UNAIDS earlier this weeks released a comprehensive account of HIV/AIDS in the world ("Report on the global HIV/AIDS epidemic). It can be obtained at their website (, along with an appendix and an accompanying spreadsheet that provides country-specific estimates of HIV prevalence in most countries. In Southern Asia, some countries based on infection percentages for 15-49 year old adults, could be view as high prevalence (Cambodia [2.40%], Thailand [2.23%] and Myanmar [1.79%]), others as medium prevalence (India [0.82%], Malaysia [0.62%], Vietnam [0.22%], Papua New Guinea [0.19%], Singapore [0.15%] and Australia [0.14%]), while other could be seen as low prevalence (New Zealand [0.07%), Sri Lanka [ 0.07%], Philippines [ 0.06%], China [0.06%], Indonesia [0.05%], Laos [0.04%] and Bangladesh [0.03%]). Of course these designations are arbitrary and do not present the variations within each country. No single testing policy should be employed in all of these countries. The need for testing will vary from one country to another, depending on the prevalence of the disease, and from one region within countries to another. Thus having personal screen tests widely available might be useful in some settings, but not in others.

In an excellent editorial in a recent issue of AIDS ("The demographic impact of the HIV epidemic in Thailand," AIDS 1998 (12)813-814), Dr. Kenrad Nelson summed up the situation in Thailand as follows: "In this area [the northern region], as elsewhere in Thailand, the major transmission risk has become sexual transmission among married couples and mother-to-infant transmission. Prevention of HIV transmission among married couples is a very difficult public health challenge. Regular condom use among married couples is unusual unless both partners are aware that one is infected with HIV. Diagnosis of HIV infection in married men or women prior to transmission to their regular partner is the public health challenge of the future of the control of the HIV/AIDS epidemic in Thailand."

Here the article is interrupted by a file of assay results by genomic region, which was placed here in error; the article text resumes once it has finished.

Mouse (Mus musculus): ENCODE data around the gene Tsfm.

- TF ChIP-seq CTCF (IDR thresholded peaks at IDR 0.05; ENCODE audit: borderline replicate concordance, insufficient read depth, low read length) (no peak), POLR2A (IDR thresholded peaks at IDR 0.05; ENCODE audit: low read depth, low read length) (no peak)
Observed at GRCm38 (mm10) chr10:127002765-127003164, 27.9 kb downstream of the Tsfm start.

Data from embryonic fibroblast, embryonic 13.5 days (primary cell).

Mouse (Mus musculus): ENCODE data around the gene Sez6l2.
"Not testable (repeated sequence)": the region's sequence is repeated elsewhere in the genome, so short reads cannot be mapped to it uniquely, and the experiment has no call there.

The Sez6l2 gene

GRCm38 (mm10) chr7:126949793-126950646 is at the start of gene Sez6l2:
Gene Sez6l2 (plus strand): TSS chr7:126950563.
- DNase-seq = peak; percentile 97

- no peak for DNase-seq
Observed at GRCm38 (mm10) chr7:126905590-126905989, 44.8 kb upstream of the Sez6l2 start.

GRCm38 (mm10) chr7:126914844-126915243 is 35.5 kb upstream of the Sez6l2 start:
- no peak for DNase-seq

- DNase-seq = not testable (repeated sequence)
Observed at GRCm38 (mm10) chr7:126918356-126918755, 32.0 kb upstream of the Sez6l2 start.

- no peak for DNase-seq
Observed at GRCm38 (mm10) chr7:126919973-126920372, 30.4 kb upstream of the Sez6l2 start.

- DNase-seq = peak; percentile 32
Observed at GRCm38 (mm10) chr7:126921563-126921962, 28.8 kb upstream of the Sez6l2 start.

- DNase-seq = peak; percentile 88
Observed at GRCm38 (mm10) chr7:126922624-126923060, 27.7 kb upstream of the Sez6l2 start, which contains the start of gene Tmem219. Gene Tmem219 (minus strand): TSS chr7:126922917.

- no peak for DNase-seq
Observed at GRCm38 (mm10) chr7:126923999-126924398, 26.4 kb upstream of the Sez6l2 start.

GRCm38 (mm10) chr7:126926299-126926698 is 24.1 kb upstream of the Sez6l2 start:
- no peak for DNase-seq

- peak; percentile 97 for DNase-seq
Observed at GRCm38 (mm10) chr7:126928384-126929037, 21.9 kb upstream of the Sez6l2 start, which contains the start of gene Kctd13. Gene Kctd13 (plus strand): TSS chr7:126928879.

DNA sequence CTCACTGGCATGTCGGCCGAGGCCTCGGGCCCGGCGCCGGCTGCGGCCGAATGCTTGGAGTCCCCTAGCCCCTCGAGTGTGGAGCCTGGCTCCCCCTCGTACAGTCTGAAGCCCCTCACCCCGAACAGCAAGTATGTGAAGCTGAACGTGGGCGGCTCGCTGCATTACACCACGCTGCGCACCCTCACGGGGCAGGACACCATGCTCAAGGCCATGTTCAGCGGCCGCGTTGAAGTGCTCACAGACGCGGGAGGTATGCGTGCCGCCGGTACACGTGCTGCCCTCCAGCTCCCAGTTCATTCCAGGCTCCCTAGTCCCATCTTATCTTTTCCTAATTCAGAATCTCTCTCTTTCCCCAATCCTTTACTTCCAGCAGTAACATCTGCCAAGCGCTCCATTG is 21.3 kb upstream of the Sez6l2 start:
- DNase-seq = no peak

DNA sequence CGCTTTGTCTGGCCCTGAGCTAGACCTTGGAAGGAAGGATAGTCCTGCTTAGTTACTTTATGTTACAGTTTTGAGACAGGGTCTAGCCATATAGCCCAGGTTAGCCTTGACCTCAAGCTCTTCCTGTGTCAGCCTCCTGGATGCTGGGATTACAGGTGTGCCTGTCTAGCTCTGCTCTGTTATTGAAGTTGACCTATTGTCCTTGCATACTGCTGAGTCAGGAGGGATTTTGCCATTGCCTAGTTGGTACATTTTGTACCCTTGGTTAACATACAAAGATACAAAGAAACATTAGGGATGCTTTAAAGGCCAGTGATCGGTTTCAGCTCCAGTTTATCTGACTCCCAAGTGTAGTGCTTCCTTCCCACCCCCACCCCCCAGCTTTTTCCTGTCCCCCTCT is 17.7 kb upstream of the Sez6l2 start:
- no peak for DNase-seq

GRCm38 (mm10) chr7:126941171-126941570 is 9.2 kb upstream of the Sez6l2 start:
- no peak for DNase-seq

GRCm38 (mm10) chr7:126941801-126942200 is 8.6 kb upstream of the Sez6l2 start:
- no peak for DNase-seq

The challenge that Dr. Nelson writes of will not be met unless we are willing to experiment with new testing strategies that are effective at reaching the many people who could benefit from such knowledge, and are inexpensive and convenient to use. Clinic-based testing and counseling programs seem reasonable in some settings, but those who rely on this model alone, will not reach on a regular basis the general population in Southern Asia. Without such widespread coverage and the knowledge that ensues, it will be much more difficult to protect married women and children from becoming infected. This, after all, is what the testing discussion in SEA-AIDS is all about.